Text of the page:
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Blues songs from the 1930s are just as relatable today

Released in January 1931, Harum Scarum’s "Come On In" was a luxury few could afford then, and a 78 RPM rarity you’d be hard-pressed to even find — let alone buy — now.

By Susan Sliwicki

In January 1931, the United States was in the vindictive grip of the Great Depression. The stock markets — and in some cases, the depressed brokers themselves — had made a thud when they crashed in 1929. Banks had failed, and hard times were everywhere and hit pretty much everyone.

Flash forward 80 years, and, sadly, America is pretty much in the same boat. Except this time, the banks, automakers and Wall Street got bailed out, and homeowners were the ones who crashed the hardest once the housing bubble burst.

Harum Scarum Come on In advertisement

This vintage ad shows the cost of buying the Harum Scarums' record featuring "Come on In (Ain't Nobody Here)" as 50 cents — a fortune, really, at the time it was released in 1931. Courtesy Blues Images.

Now imagine you’re a blues musician recording what are known as race records in 1931. Your target audience, poor black Americans, are not exactly in a position to buy your records. There are those pesky things like food and shelter to worry about — and if you can cover those, you’re lucky. This, in turn, leaves you up a pretty big creek without a paddle. Which is pretty much where The Harum Scarums were, having just released their hokum blues record “Come on In (Ain’t Nobody Here)/ “Where Did You Stay Last Night” on Paramount 13104.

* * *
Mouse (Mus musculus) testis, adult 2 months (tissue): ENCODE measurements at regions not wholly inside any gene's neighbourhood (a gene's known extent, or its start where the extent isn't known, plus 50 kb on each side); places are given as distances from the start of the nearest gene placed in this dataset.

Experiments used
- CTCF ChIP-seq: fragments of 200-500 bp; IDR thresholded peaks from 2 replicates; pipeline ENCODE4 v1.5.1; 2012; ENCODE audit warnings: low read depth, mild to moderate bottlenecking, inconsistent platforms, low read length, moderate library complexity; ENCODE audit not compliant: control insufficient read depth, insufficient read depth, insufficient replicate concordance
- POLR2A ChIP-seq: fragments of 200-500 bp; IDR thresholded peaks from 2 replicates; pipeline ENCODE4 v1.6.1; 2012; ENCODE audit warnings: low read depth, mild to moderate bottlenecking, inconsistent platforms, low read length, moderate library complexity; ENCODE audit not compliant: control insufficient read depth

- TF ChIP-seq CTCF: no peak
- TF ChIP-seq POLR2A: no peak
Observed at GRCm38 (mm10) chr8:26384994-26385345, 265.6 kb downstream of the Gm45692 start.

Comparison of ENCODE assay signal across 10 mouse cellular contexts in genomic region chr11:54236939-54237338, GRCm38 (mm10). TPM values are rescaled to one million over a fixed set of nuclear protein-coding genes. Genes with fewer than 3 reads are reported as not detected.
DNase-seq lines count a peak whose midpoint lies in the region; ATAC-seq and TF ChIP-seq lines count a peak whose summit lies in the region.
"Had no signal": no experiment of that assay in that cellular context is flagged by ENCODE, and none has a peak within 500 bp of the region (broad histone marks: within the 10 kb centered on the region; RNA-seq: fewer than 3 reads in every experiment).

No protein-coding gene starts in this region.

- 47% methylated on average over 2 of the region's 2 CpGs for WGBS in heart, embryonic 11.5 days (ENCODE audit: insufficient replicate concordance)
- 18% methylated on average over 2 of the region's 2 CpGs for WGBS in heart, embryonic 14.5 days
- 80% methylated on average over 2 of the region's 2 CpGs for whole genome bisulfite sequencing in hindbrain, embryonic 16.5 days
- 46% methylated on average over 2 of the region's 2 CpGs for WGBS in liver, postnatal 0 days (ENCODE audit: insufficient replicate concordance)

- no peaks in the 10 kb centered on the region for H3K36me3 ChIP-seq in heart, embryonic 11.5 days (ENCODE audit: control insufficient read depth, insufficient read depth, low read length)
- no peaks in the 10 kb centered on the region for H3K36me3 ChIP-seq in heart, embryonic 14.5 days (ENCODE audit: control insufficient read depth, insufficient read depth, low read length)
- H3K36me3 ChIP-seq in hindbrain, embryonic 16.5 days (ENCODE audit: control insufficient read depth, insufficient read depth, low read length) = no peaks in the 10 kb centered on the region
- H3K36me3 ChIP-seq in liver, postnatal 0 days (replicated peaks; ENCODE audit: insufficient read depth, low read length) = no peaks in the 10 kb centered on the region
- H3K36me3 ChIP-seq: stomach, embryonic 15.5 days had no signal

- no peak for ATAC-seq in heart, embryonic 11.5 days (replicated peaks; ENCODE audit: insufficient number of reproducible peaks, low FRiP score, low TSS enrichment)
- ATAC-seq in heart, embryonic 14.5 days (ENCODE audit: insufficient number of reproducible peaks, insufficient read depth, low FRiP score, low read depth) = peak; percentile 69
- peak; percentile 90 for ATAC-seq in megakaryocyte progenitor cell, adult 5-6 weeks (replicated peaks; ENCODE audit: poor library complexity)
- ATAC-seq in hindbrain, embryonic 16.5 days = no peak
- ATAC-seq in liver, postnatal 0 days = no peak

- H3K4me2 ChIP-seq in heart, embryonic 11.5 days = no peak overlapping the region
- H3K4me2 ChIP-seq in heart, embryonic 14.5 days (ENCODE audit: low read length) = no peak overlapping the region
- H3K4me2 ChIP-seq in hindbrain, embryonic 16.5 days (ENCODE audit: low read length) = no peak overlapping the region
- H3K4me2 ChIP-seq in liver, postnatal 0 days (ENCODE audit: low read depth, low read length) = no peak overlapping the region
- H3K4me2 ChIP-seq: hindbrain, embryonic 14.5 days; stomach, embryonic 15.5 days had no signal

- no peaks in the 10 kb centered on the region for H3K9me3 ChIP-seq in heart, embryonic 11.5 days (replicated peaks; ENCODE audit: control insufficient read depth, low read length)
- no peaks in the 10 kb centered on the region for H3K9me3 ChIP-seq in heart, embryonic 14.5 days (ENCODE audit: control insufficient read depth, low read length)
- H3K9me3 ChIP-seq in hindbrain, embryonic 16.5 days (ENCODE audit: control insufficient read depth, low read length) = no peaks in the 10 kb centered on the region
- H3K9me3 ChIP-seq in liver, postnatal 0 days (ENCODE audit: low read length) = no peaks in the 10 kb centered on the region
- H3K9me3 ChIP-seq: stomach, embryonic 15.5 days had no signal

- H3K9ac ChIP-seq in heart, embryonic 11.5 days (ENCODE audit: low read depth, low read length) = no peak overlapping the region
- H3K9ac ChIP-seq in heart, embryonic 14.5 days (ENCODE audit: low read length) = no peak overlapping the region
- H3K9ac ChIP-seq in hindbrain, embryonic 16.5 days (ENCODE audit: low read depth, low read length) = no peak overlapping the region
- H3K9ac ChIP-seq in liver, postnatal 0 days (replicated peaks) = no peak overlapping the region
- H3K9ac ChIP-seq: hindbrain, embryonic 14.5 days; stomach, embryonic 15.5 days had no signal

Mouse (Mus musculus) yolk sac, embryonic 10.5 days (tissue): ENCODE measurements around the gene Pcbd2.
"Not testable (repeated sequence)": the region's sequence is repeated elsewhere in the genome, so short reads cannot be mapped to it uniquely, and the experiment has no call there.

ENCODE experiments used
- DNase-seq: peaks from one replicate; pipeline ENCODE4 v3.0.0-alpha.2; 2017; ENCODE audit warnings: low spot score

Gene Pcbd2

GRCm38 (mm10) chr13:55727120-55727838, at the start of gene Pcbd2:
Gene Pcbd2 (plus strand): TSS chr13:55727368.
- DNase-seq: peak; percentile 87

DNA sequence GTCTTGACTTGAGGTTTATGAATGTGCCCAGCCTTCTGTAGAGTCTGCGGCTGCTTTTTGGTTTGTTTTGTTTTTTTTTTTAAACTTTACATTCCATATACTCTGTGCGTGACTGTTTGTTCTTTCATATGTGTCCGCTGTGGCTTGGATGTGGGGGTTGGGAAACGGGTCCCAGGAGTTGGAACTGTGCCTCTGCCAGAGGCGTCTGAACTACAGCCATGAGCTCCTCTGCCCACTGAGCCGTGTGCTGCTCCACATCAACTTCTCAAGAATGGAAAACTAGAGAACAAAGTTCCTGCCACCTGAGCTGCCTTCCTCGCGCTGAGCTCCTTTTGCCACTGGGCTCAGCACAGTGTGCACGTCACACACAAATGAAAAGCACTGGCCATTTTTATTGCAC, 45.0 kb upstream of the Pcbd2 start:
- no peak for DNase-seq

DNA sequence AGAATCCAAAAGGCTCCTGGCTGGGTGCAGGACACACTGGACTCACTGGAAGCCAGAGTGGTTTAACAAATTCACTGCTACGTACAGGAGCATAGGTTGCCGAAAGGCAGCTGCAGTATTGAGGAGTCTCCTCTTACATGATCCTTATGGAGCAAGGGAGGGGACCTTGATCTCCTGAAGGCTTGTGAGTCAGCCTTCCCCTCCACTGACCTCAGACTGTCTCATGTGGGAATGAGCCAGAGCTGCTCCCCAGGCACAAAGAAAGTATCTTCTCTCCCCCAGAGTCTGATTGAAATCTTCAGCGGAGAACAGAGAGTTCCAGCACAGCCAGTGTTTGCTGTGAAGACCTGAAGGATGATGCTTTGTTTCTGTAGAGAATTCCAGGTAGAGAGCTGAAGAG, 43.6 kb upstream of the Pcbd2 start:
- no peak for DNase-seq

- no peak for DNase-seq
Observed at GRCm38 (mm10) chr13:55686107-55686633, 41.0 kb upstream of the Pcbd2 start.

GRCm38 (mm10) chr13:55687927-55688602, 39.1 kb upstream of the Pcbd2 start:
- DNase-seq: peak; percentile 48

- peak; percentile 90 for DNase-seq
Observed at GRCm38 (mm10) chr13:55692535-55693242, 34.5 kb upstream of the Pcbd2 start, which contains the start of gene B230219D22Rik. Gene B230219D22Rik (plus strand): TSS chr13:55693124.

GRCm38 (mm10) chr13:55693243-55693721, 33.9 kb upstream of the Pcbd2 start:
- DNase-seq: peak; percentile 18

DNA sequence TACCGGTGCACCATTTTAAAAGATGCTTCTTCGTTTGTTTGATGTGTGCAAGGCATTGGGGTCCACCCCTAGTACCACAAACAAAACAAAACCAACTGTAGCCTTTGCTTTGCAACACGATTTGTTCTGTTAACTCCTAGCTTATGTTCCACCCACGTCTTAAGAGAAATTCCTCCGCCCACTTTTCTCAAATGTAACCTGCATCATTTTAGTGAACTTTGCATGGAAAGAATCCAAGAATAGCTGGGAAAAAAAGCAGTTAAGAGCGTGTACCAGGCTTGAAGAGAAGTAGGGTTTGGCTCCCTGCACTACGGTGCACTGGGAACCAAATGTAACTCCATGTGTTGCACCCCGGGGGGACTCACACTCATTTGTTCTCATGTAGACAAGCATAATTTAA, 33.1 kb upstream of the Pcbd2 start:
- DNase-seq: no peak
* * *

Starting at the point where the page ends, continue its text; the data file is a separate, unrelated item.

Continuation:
Today, you aren’t going to see a lot of sales of this record, either, but for an entirely different reason, according to John Tefteller of Tefteller’s World’s Rarest Records.
“I’ve had the ad for a long time, but there was no copy on Paramount anywhere I could find,” he said. “This last year, somebody said, ‘Why aren’t you using that,” and I said, ‘Yeah, find me that record.’”

That was no small task.

“There was no Paramount. There is a copy of it on Crown in a collection in The Netherlands,” he said. “What I finally wound up using was a label called Varsity that came out in the mid-’40s, and one of the things they did was go back to the older masters that no one was using.”

Besides the Varsity pressings, Tefteller only knows of one copy of The Harum Scarums’ “Come on In” on the Crown label. There are no known copies on Paramount. Although he knows the record is incredibly rare, he’s holding out hope he may be able to acquire a copy on Crown, or that a copy may turn up on Paramount, which would be his first choice.

As for the Harum Scarums, they had another record: “Alabama Scratch” No. 1 and 2 (Paramount 13054). But you may know the individuals who comprised The Harum Scarums better than the group: future blues great Big Bill Broonzy played guitar, Georgia Tom Dorsey played piano and Mozelle Alderson (believed to be Jane Lucas) on vocals.